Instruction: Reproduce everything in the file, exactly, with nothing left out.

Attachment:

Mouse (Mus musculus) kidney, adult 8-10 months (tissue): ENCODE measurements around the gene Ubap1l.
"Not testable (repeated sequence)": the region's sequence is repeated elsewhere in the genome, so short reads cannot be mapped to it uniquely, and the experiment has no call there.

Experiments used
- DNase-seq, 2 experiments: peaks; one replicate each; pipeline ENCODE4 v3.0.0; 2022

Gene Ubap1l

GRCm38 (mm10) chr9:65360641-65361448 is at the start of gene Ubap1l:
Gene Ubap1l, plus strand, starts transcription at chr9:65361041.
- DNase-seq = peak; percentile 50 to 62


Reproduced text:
Mouse (Mus musculus) kidney, adult 8-10 months (tissue): ENCODE measurements around the gene Ubap1l.
"Not testable (repeated sequence)": the region's sequence is repeated elsewhere in the genome, so short reads cannot be mapped to it uniquely, and the experiment has no call there.

Experiments used
- DNase-seq, 2 experiments: peaks; one replicate each; pipeline ENCODE4 v3.0.0; 2022

Gene Ubap1l

GRCm38 (mm10) chr9:65360641-65361448 is at the start of gene Ubap1l:
Gene Ubap1l, plus strand, starts transcription at chr9:65361041.
- DNase-seq = peak; percentile 50 to 62